I’m a big fan of Bruno Cathala’s work, both simple and complex. He’s responsible for some of the most broadly appealing games in the hobby over the last 20 years (Kingdomino, Sobek, 7 Wonders Duel), as well as some of the most influential (Shadows Over Camelot, Mr. Jack), and 5 Tribes remains one of my favorite mid-weight Euros ever. So needless to say, I was excited to try out this simple small box card game. The art, the size, and the design pedigree were all elements that, as a consumer, would lead to a snap purchase, and I was delighted to find that this was a really solid little game.
So many of the elements are familiar, such as the set collection, but honestly, those were by far the least interesting parts of the game for me. The thing that drew me in was the push-your-luck element of the end-of-round scoring. When to assume you’re ahead and attempt to pull off a LAST CHANCE bid versus when to simply take the points you have by declaring STOP (not to mention the will-they/won’t-they drama of predicting when your opponent might do so) is such a fun element of a seemingly straight-forward hand management game, it takes Sea Salt & Paper to an exciting and different place. And while the chances of collecting all four mermaids is incredibly unlikely, I have seen it happen across my dozen or so plays of the game, so it’s not impossible, and adds another fun wrinkle into the gameplay. Also, the game works well at all player counts, though I would say it sings at two and three players.
Let’s talk about art, folks. Few games have had art that absolutely dazzled me like Sea Salt & Paper. I’m talking, like, EVER. It’s one of the most beautiful and charming games I own, and that all comes down to the incredible photographed origami that graces each card. Someone please give Lucien Derainne & Pierre-Yves Gallard all the game art awards, and they can just keep them in perpetuity for these unreal origami creations and magnificent photographic staging.
There are two valid complaints about the game that arose across my plays, both from other gamers and myself. One is that, for what the game is, it’s a little long. That’s not to say it overstays its welcome, it’s simply that for a little appetizer game like SS&P, there were a few games that bled into the 40-minute territory, which is perhaps more than I want from game of this weight. That might not apply to everyone; others might be totally content to live in this underwater kingdom for the better part of an hour, but it was just a little too light for me to fully sink my teeth into for that length of time.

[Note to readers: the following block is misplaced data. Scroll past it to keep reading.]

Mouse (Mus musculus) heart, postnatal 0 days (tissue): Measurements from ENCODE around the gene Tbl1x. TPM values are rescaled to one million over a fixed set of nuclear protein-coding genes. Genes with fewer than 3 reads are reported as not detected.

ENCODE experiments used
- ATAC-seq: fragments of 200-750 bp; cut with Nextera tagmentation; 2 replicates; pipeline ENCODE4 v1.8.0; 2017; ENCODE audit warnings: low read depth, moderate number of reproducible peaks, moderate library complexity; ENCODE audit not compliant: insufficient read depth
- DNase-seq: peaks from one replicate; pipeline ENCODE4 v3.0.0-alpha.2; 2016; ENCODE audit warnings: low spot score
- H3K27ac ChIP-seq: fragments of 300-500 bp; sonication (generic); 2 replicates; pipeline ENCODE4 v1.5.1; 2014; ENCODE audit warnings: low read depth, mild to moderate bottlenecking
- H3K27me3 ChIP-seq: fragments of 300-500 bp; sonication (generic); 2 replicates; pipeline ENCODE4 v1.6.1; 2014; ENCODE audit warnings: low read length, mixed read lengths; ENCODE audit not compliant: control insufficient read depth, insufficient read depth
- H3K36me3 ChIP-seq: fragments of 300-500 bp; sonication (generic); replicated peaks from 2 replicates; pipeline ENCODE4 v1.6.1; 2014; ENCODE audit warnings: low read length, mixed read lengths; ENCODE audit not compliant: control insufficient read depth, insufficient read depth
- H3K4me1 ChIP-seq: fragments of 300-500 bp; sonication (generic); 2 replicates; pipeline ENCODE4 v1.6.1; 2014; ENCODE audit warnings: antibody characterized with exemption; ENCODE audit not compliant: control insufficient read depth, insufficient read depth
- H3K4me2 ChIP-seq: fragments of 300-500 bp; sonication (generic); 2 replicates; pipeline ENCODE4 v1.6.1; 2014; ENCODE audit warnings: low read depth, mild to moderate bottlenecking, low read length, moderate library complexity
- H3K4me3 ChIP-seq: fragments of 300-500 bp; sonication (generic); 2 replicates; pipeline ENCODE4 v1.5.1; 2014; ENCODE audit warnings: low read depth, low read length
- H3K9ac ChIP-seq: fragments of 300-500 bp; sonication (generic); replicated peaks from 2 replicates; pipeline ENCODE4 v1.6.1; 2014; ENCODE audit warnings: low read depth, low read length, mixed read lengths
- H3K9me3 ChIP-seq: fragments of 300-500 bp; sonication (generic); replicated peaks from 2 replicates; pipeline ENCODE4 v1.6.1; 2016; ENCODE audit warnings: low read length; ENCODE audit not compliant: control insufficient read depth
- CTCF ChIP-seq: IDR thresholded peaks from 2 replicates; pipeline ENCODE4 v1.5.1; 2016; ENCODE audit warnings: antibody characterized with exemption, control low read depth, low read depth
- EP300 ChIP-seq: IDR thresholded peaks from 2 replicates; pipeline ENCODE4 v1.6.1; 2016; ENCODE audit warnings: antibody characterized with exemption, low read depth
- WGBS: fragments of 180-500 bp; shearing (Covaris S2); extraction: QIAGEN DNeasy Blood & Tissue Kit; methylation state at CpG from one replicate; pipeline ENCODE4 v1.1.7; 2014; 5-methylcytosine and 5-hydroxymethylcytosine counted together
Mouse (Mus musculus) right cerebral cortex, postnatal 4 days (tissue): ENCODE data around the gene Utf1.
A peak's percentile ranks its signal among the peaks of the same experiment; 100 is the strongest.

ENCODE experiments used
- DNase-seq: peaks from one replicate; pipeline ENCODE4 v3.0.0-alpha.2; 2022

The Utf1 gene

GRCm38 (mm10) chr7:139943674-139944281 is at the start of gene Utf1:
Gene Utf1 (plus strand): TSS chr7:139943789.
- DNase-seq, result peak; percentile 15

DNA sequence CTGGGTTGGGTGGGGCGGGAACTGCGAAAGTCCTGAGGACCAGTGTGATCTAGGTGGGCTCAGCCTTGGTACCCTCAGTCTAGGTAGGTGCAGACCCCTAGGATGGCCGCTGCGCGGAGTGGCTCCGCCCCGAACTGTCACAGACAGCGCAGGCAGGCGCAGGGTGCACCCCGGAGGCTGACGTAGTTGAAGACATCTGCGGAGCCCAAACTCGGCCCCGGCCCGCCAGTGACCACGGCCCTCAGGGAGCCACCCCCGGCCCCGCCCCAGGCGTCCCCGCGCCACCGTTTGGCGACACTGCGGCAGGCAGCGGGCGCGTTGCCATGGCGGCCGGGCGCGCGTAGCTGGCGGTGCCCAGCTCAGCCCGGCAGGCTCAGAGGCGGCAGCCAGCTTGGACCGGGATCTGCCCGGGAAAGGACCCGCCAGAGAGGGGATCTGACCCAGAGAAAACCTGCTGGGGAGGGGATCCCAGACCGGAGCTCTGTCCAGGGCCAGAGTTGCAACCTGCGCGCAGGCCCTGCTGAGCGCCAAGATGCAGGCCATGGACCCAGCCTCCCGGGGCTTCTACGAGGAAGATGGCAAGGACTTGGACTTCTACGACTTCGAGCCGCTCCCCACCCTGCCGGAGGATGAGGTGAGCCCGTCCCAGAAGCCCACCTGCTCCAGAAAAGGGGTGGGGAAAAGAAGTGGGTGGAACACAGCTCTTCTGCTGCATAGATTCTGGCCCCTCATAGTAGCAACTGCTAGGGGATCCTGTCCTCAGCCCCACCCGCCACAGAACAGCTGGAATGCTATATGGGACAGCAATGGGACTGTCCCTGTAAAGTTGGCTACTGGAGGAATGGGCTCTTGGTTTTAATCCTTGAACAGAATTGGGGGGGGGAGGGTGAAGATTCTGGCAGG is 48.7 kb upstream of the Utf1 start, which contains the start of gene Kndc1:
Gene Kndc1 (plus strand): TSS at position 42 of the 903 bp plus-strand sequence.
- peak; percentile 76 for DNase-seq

The other is the problem of the runaway winner. It’s conceivable for a player to jump out to a huge early lead by absolutely crushing everyone in one round with the LAST CHANCE scoring mechanism, and then essentially winning from ahead by trying to speed their way to 7 points and simply calling STOP each future round to prevent others from having an opportunity to catch up. It’s not insurmountable, I’ve certainly come back from a big hole, but it can be quite hard, and for such a light game, and one that can last for up to 40 minutes, it can suck to know you’re going to lose 10 minutes in.
Despite those two minor gripes, I think this game is a winner. It won over my non-gamer wife, and it won over several heavy gamers I play with too. It’s something you can teach in 5 minutes and it’s a joy to look at. So, to my two French friends from Gen Con 2022, I say “merci, et bon voyage!”
Final Score: 4 stars – A delightful and light hand management and set collection game with a quirky push-your-luck scoring mechanism that is a joy to look at and usually a crowd-pleaser for all levels of gamer.
• The game can run long for its weight
• It can be hard to come from behind